Blog on the Run: Reloaded

Tuesday, January 26, 2010 11:04 pm

Hooper v. No Child Left Behind, cont.

Among the graded papers Hooper brought home today was one in which he was asked to infer and provide the meaning of a bolded word in a sentence by examining the context. The sentence was: “I pleaded with my dad for a $2 raise in my allowance.”

Hooper hadn’t the first idea what “pleaded” meant, but he offered this substitute: “did chores.” Which I thought was a pretty good guess for an 8-year-old, particularly given how things work in this house. The teacher, not so much.

The sentence also conjured in my mind this short courtroom scenario:

“How do the defendants plead?”

“Dad and I plead guilty, Your Honor.”

“The plea is accepted, and I hereby sentence you to a $2 raise in your allowance.”

Maybe it’s stuff like this that makes Michael Barone so hostile to manipulating words.

Friday, September 25, 2009 6:05 am

I’m not sure how he and standardized testing are going to get along

Filed under: Hooper — Lex @ 6:05 am
Tags: , ,

Two episodes during Hooper’s reading-comprehension homework this week have led me to think he might not be the poster child for No Child Left Behind-approved standardized testing.

In the first episode, he read a segment about how the ancient Norse celebrated some festival or other having to do with elves they believed lived in the forest. The question, intended to make the reader regurgitate a sentence from the selection, read, “If you were [a member of this group], how would you celebrate [this festival]?” Hooper wrote, “I would thank God and dance with the elves.” The teacher marked it wrong, and I felt compelled to write on the paper, “Well, it DID ask how HE would celebrate it … ”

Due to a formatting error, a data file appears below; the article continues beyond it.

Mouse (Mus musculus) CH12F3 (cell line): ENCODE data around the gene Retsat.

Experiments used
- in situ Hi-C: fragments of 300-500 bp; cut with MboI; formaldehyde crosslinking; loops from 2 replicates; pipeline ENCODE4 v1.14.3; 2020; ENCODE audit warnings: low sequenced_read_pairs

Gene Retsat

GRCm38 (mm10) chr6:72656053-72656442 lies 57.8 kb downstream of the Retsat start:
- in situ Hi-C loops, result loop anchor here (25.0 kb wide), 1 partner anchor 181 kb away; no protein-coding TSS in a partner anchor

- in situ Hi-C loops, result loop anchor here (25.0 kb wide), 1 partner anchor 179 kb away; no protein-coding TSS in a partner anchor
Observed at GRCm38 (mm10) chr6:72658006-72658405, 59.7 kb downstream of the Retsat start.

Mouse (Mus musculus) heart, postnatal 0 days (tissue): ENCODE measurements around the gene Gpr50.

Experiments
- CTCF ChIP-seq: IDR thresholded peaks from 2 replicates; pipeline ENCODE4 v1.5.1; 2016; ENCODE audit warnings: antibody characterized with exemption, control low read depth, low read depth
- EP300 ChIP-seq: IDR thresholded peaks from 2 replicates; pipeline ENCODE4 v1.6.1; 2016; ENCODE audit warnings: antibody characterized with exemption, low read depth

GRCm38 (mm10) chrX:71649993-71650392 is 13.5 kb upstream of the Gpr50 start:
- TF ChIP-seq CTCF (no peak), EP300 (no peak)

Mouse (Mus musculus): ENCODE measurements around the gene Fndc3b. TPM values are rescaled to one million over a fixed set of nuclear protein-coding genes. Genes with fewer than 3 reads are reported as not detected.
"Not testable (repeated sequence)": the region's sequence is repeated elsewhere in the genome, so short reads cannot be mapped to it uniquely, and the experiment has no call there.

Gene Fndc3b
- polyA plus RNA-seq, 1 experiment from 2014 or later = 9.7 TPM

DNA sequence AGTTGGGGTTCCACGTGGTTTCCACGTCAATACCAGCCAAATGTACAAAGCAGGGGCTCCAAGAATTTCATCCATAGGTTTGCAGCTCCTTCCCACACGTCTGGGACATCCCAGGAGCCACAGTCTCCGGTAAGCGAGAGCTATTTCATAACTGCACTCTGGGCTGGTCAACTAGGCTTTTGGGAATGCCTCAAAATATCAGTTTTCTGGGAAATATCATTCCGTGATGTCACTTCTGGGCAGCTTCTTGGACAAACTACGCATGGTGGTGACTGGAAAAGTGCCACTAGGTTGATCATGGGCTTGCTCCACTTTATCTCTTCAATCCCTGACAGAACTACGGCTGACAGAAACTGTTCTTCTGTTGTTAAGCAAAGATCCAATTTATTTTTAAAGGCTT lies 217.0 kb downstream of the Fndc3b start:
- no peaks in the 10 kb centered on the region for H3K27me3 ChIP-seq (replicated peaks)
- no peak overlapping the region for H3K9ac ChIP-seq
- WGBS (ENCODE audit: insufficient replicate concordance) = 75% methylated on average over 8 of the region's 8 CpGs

In the second episode, he read a passage in the form of a letter ostensibly written from a girl at summer camp to her parents back home, listing the things she had done. The question was: What was the author’s purpose? Hooper wrote, “To tech [sic] you how to undrstand [sic] what you read.”

I said, “Buddy, that means the author of this section, the girl. What is HER purpose?” And he said, “NO, Daddy, she’s not the REAL author. The REAL author wrote the page. The REAL author is trying to teach you about reading.”

So at the age of 8, he’s already going meta on me. And unfortunately for Hooper’s teacher, I’m finding it harder to argue with him about this than she probably cares for.

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